Robert D Nicholls
Affiliation: University of Pennsylvania
- Genome organization, function, and imprinting in Prader-Willi and Angelman syndromesR D Nicholls
Center for Neurobiology and Behavior, Department of Psychiatry, University of Pennsylvania, Philadelphia, Pennsylvania 19104 6140, USA
Annu Rev Genomics Hum Genet 2:153-75. 2001....
- 2002 Curt Stern Award address. Introductory speech for James R. LupskiRobert D Nicholls
Center for Neurobiology and Behavior, Departments of Psychiatry and Genetics, University of Pennsylvania, Philadelphia, PA 19104 6140, USA
Am J Hum Genet 72:244-5. 2003
- Genetic mapping of putative Chrna7 and Luzp2 neuronal transcriptional enhancers due to impact of a transgene-insertion and 6.8 Mb deletion in a mouse model of Prader-Willi and Angelman syndromesMihaela Stefan
Center for Neurobiology and Behavior, Department of Psychiatry, University of Pennsylvania, Philadelphia, PA 19104, USA
BMC Genomics 6:157. 2005..In this study, we define the deletion endpoints and examine the impact on expression of flanking genes...
- A nonimprinted Prader-Willi Syndrome (PWS)-region gene regulates a different chromosomal domain in trans but the imprinted pws loci do not alter genome-wide mRNA levelsMihaela Stefan
Department of Psychiatry, Center for Neurobiology and Behavior, University of Pennsylvania, 415 Curie Boulevard, Philadelphia, PA 19104 6140, USA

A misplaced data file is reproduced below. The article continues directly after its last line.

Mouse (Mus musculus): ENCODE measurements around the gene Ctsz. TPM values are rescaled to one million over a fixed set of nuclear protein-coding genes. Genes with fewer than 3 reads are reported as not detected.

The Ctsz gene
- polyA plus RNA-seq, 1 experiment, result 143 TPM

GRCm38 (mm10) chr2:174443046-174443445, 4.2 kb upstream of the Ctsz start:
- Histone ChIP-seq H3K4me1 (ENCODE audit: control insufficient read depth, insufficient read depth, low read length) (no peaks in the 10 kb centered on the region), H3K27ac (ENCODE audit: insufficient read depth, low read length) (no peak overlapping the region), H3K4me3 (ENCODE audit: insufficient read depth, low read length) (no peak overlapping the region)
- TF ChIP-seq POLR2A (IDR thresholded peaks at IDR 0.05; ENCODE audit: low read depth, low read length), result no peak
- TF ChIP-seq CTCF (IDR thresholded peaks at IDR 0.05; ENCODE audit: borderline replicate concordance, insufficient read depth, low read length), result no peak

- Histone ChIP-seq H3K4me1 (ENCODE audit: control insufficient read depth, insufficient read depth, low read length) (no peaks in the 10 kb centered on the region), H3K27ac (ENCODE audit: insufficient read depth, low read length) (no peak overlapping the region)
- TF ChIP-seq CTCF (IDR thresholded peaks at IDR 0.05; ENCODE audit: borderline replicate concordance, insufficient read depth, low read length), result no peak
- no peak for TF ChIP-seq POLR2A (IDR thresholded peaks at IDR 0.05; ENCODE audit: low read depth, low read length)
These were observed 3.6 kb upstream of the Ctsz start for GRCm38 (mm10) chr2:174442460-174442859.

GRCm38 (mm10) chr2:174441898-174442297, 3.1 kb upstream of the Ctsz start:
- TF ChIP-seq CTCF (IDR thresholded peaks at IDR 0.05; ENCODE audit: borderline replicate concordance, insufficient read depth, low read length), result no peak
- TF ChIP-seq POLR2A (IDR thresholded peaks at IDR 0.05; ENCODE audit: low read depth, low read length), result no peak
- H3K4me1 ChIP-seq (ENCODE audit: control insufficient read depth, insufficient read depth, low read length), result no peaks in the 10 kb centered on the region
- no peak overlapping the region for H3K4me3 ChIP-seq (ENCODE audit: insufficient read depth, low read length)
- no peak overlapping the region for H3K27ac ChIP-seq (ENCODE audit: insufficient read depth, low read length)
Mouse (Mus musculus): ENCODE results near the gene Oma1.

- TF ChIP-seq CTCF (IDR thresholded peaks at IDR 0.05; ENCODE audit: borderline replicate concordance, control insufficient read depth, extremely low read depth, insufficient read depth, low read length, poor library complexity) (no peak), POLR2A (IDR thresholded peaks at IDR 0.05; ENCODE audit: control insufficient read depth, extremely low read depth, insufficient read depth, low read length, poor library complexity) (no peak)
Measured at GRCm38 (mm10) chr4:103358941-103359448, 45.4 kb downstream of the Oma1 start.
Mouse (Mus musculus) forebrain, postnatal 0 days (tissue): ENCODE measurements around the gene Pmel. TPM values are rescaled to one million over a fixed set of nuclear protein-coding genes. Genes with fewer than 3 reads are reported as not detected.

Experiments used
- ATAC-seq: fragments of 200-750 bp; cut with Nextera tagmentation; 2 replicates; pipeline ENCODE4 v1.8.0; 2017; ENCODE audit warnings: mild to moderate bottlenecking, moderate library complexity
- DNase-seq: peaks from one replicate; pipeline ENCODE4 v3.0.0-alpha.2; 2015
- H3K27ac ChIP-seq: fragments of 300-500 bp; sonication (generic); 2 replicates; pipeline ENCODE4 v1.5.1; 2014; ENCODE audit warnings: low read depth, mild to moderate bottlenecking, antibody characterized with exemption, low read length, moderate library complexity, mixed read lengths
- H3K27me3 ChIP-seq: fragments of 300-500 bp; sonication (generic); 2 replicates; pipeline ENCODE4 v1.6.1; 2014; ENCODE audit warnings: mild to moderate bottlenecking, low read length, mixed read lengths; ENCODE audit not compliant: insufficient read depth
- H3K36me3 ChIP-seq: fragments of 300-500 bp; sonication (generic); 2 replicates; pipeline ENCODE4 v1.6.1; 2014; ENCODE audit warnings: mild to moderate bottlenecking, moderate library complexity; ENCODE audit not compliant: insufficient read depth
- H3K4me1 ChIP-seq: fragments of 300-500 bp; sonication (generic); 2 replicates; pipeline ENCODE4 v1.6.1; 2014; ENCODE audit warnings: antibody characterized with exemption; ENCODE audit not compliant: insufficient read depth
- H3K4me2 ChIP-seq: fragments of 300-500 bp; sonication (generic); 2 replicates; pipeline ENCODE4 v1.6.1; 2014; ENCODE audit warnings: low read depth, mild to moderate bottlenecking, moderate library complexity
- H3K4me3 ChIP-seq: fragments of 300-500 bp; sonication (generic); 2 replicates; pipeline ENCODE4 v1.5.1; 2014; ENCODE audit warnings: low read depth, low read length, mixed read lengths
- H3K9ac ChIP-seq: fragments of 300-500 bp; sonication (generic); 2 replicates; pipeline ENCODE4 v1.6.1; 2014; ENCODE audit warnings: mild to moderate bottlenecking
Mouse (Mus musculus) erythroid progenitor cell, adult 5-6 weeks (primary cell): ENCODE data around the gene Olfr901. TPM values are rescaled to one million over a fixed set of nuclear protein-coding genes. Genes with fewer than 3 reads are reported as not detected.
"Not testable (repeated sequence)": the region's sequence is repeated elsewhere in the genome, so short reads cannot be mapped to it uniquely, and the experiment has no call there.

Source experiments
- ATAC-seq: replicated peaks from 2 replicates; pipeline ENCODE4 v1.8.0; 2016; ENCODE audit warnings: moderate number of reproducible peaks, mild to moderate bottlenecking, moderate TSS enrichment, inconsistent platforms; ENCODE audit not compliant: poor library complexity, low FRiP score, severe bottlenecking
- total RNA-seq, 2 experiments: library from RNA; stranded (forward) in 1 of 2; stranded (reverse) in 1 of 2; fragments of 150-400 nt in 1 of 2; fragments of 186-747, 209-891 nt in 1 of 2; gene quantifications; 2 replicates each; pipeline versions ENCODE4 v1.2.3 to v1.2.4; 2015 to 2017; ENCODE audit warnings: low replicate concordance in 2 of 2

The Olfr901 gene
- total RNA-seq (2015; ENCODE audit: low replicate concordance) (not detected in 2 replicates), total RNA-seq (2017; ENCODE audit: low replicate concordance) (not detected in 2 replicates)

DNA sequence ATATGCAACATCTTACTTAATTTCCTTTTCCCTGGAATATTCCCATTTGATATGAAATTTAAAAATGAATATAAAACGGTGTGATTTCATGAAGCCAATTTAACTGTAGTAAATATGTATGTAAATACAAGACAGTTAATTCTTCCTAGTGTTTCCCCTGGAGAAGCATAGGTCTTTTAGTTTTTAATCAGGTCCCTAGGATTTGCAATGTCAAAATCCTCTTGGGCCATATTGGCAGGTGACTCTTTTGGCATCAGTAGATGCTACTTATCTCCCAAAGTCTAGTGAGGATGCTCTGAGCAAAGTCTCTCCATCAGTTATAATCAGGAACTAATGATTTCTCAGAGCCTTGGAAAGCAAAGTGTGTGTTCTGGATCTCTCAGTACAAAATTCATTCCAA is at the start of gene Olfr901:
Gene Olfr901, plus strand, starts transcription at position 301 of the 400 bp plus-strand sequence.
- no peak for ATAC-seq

Genomics 85:630-40. 2005..Most surprisingly, since 48-60% of the genome was screened, it appears that the imprinted mouse PWS loci do not widely regulate mRNA levels of other genes and may regulate RNA structure...
- Possible genomic imprinting of three human obesity-related genetic lociChuanhui Dong
Center for Neurobiology and Behavior, Department of Psychiatry, University of Pennsylvania, Philadelphia, PA 19104 6140, USA
Am J Hum Genet 76:427-37. 2005..79; multipoint LOD of 3.72 for BMI) in region 13q32, in the European American sample. The results suggest that parent-of-origin effects, perhaps including genomic imprinting, may play a role in human obesity...
- What have rare genetic syndromes taught us about the pathophysiology of the common forms of obesity?Mihaela Stefan
Department of Psychiatry, University of Pennsylvania, Clinical Research Building, Room 528, 415 Curie Boulevard, Philadelphia, PA 19104 6140, USA
Curr Diab Rep 4:143-50. 2004..An understanding of the genetic basis for these syndromes will provide a more comprehensive picture of the mechanisms that control food intake and energy balance in humans...
- Development of type 2 diabetes following intrauterine growth retardation in rats is associated with progressive epigenetic silencing of Pdx1Jun H Park
Department of Pediatrics, Children s Hospital of Philadelphia, Department of Medicine, and Institute for Diabetes, Obesity, and Metabolism, University of Pennsylvania School of Medicine, Philadelphia, Pennsylvania 19104, USA
J Clin Invest 118:2316-24. 2008..These results provide insight into the development of type 2 diabetes following IUGR and we believe they are the first to describe the ontogeny of chromatin remodeling in vivo from the fetus to the onset of disease in adulthood...